When people sit down and play a game, they want to have a fun time. If they are promised fun by a cool looking box cover, only to find out they have been tricked and the core loop of the game focuses on education instead of fun, it leaves a bad taste for the next game of that type. Sadly, Christian games for many years have prioritized education over fun.

Don’t get me wrong — education has its place. Parents that want their kids to learn something, whether math or language or bible verses, look for things like this to supplement their kids’ education.

But (back to Christian games) when you make a game and promise fun, and instead focus on educating your players on the tenets of Christianity, you upset everyone who was looking for fun and got education instead. Few of these gamers tend to see the value of education at the forefront of a game (especially one that promised fun first).

It is an easy argument to make that if you want education on tenets of Christianity (or other religions), there are places to go and books to read that do it better.

So how do I approach Christianity with my clearly Christian product, Deliverance?

I have three tenets to my development of Deliverance, and you have already read the first two:

1) I don’t apologize for my use of religion.

2) I don’t attempt to educate the player on my religion as part of the game’s core loop, but instead use it as thematic flavor and to better explain the mechanics & goals of the game.

3) I don’t take any of the subject matter trivially. I have worked very hard to ensure that the game is theologically sound in every possible way, with over ten thousand hours of research and study, much wise counsel, and hundreds of play tests under my belt (over 550 at the time of this writing).

Deliverance is a game where you play an elite angel from the army of Heaven, and come down to investigate the high amount of demonic activity in the small secluded town of Fallbrook. It is a game of angels and demons, with the saints caught in between. Each round, more Darkness bleeds into the spiritual realm from the physical, threatening to cripple the angels and bolster the demons that stand on your path. You must balance the tension of battling demons in tactical combat with the ever-encroaching Darkness.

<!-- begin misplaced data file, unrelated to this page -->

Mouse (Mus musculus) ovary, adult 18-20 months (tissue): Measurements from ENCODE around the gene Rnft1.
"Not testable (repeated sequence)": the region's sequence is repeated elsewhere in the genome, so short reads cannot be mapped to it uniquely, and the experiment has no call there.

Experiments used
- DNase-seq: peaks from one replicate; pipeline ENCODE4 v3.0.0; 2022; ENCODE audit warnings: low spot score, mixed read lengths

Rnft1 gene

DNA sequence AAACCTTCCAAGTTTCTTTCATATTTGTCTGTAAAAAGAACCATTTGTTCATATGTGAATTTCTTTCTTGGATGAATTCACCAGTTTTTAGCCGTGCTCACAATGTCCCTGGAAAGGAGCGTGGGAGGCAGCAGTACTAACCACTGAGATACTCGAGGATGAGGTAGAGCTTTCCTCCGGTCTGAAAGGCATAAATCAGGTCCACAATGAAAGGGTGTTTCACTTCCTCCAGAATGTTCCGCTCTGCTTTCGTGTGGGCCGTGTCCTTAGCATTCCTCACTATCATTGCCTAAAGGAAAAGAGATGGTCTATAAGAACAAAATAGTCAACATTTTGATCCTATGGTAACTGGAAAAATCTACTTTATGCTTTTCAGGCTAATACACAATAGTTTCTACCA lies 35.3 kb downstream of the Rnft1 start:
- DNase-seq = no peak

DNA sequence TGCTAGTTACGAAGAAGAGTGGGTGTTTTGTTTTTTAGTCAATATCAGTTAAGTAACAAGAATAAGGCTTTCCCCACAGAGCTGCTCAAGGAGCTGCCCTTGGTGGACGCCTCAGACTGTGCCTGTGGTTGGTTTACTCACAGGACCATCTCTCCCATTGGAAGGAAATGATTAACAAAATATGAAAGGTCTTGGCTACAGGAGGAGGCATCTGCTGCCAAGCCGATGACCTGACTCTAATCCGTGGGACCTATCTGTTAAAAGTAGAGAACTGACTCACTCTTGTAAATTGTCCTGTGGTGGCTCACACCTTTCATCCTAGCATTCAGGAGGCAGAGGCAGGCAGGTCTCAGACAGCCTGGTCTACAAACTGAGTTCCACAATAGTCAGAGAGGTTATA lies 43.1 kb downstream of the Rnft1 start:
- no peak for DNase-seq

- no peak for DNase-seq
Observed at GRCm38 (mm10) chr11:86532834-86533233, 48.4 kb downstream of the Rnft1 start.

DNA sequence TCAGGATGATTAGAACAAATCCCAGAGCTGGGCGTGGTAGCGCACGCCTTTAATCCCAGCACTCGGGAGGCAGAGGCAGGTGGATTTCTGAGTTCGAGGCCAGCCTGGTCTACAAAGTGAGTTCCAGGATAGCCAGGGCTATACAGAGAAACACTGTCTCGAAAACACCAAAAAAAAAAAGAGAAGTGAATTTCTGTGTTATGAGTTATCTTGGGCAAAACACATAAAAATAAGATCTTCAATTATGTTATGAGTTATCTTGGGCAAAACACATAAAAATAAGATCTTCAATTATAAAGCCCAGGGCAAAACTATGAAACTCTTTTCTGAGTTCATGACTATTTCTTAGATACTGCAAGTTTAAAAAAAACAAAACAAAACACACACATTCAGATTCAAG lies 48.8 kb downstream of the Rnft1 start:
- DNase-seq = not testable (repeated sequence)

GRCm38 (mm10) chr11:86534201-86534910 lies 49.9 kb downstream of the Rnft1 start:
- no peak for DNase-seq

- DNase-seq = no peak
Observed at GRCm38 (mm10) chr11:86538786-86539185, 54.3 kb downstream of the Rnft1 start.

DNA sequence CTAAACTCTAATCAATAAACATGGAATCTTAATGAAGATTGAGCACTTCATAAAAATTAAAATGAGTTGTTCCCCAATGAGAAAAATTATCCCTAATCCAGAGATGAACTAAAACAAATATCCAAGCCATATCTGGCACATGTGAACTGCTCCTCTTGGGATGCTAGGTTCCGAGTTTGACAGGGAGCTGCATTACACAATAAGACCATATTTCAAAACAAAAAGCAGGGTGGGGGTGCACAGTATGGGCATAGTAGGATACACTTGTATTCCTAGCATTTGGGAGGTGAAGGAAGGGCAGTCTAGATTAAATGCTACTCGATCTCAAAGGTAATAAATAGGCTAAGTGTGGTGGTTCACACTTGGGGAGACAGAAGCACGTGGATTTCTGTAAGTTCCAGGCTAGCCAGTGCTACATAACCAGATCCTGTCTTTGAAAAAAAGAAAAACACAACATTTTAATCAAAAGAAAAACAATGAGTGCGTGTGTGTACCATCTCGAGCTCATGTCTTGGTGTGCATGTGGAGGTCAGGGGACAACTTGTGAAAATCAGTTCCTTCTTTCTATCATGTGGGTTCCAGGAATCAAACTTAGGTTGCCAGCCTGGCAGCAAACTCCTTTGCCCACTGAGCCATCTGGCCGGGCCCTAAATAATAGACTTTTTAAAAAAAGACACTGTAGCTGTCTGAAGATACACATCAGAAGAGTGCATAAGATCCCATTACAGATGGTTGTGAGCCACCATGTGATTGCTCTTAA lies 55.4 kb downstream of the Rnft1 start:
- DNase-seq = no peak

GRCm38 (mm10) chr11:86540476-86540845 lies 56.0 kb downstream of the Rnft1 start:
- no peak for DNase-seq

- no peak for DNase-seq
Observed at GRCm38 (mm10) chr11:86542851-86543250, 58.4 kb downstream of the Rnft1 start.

It’s Not A Missionary-In-A-Box

I have made a choice to make a product that an Atheist could open and have a great time without feeling proselytized, or a Christian missionary could open and use as an effective tool for sharing their faith.

The key to both cases is in the game’s use is the intent of the user.

Let me level with you guys according to my experiences — I find that some on each extreme end of the religious spectrum get quite offended and angry. Some non-Christians put up immediate walls or speak angry words from the pain of their past experiences. Some misguided Christians demand I repent of my sins or face judgment due to the heresy of mixing Biblical stories with fantasy.

But there is a large group in the middle, on both sides, that are very excited. Non-Christians out there may doubt the accuracy of the Bible, but they would LOVE to slay demons as the legendary Archangel Michael. Many Christians see the more concealed “easter egg” elements, like the angels using “talents and treasure” (aka skills and loot) to grow in power. And almost everyone loves the thematic tie-in of the Bible verses used as clever flavor text on the player’s “Prayer deck.” Beyond all else, those that have engaged in the hundreds of public play tests with myself or my play testers around the US appreciate that the theme is deeply integrated with the mechanics, so much so that it would be very difficult to retheme.

In many senses, the lore of the Bible is one of the richest sources available for fantasy in the entire world. Despite the challenges and noise to the contrary, I have found that there is a real desire to see more of this lore in great games.

Back To Marketing Fundamentals

The biggest mistake in Christian “games” is that they try to convert the player. These aren’t really games — they’re educational tools. And if you try to present an educational tool to a market that doesn’t want to be educated, why would it be shocking that it performed poorly?

Christians that make games need to define their target market. Your target market is the ideal profile of a person that would want your thing! If you make decisions around your target market, you’re going to make a game that goes further with that niche group and does better on the market overall.

My target market are people like me — those that played a ton of secular epic fantasy games, and want to share that same experience with a friend or loved one uncomfortable with such things.

It just so happened that others are out there that are super excited about an Angels vs Demons game that really explores the Biblical lore, too.

If you desire to create a game with religion as a core theme, you will face some backlash. But if you do your research and make a really great game while remaining true to yourself, you will find your market and have nothing to apologize for!